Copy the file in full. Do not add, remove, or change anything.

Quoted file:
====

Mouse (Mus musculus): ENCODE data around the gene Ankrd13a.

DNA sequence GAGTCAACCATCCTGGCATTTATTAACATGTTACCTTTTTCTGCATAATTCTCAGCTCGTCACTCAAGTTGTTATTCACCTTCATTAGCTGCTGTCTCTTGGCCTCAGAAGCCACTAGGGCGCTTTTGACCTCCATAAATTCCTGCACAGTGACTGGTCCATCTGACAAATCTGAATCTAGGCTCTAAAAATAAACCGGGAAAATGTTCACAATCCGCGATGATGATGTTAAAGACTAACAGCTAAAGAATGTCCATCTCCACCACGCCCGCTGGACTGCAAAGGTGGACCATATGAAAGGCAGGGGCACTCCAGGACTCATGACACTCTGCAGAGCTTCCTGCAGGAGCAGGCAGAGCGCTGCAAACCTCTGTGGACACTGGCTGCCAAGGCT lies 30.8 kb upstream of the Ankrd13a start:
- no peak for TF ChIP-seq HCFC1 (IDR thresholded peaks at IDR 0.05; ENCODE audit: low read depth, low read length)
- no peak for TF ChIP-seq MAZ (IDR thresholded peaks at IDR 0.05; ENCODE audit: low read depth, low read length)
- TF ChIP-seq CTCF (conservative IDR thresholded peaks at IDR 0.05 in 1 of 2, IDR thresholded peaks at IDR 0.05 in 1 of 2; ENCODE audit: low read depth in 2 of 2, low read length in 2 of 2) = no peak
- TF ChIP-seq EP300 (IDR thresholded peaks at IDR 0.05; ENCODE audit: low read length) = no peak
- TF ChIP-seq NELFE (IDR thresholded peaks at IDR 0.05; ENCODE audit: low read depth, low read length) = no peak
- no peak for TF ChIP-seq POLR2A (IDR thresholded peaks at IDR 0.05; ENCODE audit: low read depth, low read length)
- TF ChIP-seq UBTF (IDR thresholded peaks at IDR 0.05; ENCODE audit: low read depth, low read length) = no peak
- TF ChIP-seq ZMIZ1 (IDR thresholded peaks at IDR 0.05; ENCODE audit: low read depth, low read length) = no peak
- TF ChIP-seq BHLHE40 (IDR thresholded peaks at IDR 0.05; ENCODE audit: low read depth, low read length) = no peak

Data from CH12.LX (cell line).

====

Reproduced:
Mouse (Mus musculus): ENCODE data around the gene Ankrd13a.

DNA sequence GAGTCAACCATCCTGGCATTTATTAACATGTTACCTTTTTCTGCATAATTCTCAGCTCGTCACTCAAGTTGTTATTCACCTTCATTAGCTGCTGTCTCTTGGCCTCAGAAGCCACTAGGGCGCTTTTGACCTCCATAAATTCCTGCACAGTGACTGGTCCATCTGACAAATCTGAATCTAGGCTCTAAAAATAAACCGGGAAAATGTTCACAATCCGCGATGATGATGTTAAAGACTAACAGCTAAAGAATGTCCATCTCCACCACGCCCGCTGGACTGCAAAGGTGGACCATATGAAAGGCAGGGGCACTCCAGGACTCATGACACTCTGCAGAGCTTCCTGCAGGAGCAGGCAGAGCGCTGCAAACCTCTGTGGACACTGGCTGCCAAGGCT lies 30.8 kb upstream of the Ankrd13a start:
- no peak for TF ChIP-seq HCFC1 (IDR thresholded peaks at IDR 0.05; ENCODE audit: low read depth, low read length)
- no peak for TF ChIP-seq MAZ (IDR thresholded peaks at IDR 0.05; ENCODE audit: low read depth, low read length)
- TF ChIP-seq CTCF (conservative IDR thresholded peaks at IDR 0.05 in 1 of 2, IDR thresholded peaks at IDR 0.05 in 1 of 2; ENCODE audit: low read depth in 2 of 2, low read length in 2 of 2) = no peak
- TF ChIP-seq EP300 (IDR thresholded peaks at IDR 0.05; ENCODE audit: low read length) = no peak
- TF ChIP-seq NELFE (IDR thresholded peaks at IDR 0.05; ENCODE audit: low read depth, low read length) = no peak
- no peak for TF ChIP-seq POLR2A (IDR thresholded peaks at IDR 0.05; ENCODE audit: low read depth, low read length)
- TF ChIP-seq UBTF (IDR thresholded peaks at IDR 0.05; ENCODE audit: low read depth, low read length) = no peak
- TF ChIP-seq ZMIZ1 (IDR thresholded peaks at IDR 0.05; ENCODE audit: low read depth, low read length) = no peak
- TF ChIP-seq BHLHE40 (IDR thresholded peaks at IDR 0.05; ENCODE audit: low read depth, low read length) = no peak

Data from CH12.LX (cell line).